• @PyRulez - Why in the world would DU armor give the wearer cancer? You are aware, I hope, the DU is what's left when the good stuff (U235) has been extracted (US DOD material is ~0.3% U235). A really small amount of research will let you know that the half-life of U238 is about 4.5 billion years, or just about the current age of the solar system, while U235 is about 700 million. As a matter of fact, DU is sometimes used as radiation shielding. So, why would it give the wearer cancer? – WhatRoughBeast Aug 12 '15 at 3:14
• @PyRulez, in addition, uranium decays primarily via alpha emission, and the anti-spall lining of a tank is adequate shielding against it -- as is your clothing, a few inches of air, the outer layer of your skin, or just about anything else. – Mark Aug 12 '15 at 4:23

Uranium is a very dense metal, so a sword, axe head or even spear tips and arrows would be mush heavier than standard steel models. The weapons would be very unwieldy and tiring even to carry into battle, much less use in a physically demanding bout of hand to hand combat.

If any enemy were to discover the massive weight of the weapons, their best course of action would be to feign running away and encourage the Vikings to chase them, then turn and cut down the exhausted Vikings as they tried to catch their breaths.

Perhaps the only possible advantage is the weapon would cleave through most shields and armour with a single stroke, assuming anyone is unfortunate enough to be standing in front of a well rested Viking right at the start of a battle.

Even the pyrophoric effects of DU (it self ignites at a high enough temperature in an oxygen atmosphere) only come into play when the piece of DU passes through a piece of metal at supersonic speeds and the frictional energy heats the metal to the point of ignition.

The Great Khan will have a mild chuckle as his mounted warriors ride around the exhausted band of Vikings toiling on the road to Kiev and supposed safety with the rest of the Rus....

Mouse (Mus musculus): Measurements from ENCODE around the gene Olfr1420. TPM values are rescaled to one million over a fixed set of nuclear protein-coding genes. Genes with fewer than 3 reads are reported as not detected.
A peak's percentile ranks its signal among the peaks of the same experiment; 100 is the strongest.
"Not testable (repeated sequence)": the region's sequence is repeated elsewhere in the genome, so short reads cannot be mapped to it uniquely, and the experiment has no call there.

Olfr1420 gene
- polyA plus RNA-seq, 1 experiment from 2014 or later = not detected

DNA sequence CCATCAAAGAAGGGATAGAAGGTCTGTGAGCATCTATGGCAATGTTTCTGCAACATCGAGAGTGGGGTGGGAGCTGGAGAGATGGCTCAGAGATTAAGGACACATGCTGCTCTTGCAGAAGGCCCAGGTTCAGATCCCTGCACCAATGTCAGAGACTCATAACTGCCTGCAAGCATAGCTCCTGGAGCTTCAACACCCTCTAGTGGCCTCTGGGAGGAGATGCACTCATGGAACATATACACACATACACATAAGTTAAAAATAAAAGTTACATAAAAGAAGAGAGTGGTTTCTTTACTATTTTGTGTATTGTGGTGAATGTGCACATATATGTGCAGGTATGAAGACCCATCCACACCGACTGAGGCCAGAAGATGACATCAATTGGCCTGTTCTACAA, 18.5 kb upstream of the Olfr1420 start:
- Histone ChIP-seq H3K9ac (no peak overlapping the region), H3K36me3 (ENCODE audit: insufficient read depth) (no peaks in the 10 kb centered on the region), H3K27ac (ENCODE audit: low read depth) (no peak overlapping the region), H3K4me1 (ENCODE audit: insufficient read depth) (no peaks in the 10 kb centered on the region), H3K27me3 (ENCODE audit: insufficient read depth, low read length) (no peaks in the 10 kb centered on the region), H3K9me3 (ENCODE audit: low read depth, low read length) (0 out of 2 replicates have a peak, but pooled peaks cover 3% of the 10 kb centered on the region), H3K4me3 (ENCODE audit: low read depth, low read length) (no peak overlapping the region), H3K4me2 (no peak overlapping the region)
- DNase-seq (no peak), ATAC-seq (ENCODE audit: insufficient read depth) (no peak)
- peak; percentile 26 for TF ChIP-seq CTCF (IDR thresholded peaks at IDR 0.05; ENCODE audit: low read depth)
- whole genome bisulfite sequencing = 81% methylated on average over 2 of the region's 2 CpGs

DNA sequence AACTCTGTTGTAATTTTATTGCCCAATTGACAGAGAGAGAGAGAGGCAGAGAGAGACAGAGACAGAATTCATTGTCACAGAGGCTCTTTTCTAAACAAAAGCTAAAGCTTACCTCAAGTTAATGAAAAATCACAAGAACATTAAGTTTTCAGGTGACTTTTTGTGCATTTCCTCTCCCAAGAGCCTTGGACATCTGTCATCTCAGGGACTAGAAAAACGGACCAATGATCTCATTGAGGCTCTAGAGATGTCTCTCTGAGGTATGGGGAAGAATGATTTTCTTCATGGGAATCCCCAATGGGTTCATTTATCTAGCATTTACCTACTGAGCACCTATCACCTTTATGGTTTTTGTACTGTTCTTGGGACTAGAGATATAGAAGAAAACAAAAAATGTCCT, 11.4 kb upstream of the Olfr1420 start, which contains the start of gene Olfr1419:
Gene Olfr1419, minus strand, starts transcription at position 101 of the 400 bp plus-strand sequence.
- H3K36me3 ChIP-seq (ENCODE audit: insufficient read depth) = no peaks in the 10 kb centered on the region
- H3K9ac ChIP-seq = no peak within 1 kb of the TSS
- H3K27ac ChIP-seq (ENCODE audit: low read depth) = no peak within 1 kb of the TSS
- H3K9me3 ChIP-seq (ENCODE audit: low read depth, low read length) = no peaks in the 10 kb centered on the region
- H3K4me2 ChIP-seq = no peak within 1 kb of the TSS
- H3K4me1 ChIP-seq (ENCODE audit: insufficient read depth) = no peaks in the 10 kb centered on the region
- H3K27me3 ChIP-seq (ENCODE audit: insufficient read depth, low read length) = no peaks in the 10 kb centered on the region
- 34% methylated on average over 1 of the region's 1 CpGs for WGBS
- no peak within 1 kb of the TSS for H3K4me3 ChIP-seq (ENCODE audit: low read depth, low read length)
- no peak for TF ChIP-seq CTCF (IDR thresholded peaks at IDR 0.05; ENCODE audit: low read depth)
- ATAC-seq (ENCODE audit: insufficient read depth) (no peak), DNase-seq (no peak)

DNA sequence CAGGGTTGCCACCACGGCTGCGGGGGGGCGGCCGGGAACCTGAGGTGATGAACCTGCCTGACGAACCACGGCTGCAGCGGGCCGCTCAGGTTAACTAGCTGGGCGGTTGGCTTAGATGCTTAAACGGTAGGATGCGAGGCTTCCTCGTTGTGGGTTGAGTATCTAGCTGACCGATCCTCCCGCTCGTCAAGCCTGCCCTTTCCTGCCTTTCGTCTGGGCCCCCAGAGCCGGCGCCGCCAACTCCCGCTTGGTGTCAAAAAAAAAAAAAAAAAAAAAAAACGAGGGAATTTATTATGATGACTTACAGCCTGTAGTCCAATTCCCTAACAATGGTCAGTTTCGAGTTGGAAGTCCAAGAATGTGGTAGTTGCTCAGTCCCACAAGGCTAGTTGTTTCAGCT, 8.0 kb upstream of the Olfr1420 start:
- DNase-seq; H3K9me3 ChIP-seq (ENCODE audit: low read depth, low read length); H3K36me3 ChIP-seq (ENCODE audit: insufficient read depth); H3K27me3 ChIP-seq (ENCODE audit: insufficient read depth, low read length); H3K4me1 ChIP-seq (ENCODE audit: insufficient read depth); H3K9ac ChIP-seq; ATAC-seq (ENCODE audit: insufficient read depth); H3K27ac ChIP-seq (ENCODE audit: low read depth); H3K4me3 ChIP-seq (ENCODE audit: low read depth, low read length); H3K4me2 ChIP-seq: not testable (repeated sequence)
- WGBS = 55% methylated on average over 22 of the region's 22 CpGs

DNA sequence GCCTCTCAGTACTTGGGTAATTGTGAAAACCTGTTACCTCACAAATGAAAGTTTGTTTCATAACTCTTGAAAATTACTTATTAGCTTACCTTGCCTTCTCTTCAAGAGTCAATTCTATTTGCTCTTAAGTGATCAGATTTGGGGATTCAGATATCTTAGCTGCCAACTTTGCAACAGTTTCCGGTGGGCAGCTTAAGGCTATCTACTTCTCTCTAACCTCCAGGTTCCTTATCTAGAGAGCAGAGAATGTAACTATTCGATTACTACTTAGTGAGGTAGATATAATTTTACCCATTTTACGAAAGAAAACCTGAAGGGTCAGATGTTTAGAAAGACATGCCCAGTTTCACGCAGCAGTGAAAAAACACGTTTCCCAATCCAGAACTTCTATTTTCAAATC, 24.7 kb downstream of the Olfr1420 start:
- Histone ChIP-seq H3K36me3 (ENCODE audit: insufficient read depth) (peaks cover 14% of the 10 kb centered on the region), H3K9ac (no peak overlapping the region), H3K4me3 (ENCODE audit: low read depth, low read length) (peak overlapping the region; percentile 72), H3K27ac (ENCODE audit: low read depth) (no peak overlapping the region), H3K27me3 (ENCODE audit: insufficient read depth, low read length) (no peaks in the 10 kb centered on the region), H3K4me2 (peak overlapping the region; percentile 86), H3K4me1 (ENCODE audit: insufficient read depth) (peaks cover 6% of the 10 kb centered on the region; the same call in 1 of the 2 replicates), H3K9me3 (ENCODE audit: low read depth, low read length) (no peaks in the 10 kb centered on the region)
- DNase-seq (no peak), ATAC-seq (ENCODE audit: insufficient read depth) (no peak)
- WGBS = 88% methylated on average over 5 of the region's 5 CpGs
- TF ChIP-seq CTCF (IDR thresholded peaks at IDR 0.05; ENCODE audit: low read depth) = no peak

• Perhaps the only possible advantage is the weapon would cleave through most shields and armour with a single stroke. Hmm. I wonder if you put a DU edge on a sword, would it have the same effect, but without the weight of a solid DU sword? – AndyD273 Aug 13 '15 at 13:56
• The "power" of the DU weapon would be its mass. Steel is far harder and sharper when used for sword blades and axe heads, so you would want the opposite: a core of DU with edges of steel. – Thucydides Aug 14 '15 at 1:38
• Ah, I thought it might have to do with the self sharpening thing. – AndyD273 Aug 15 '15 at 20:45
• "Self sharpening" happens when a DU dart is passing through metal armour at supersonic speeds, which is vastly beyond what a human swordsman is going to achieve with a swing. – Thucydides Aug 16 '15 at 3:57

No

Replace "actinium" with "depleted uranium." The only use of depleted uranium would be to throw it at your enemies.

• Nope. Actinum has a half-life of 21 years. U-238 has a half-life of 4,468,000,000 years. Your comment about "throwing it at your enemies" might make sense as U is very dense, but in context it sounds like you're afraid of its radiation, which you have tragically overblown. It's about as radioactive as a banana and harder to acquire. – Nick T Nov 11 '16 at 16:56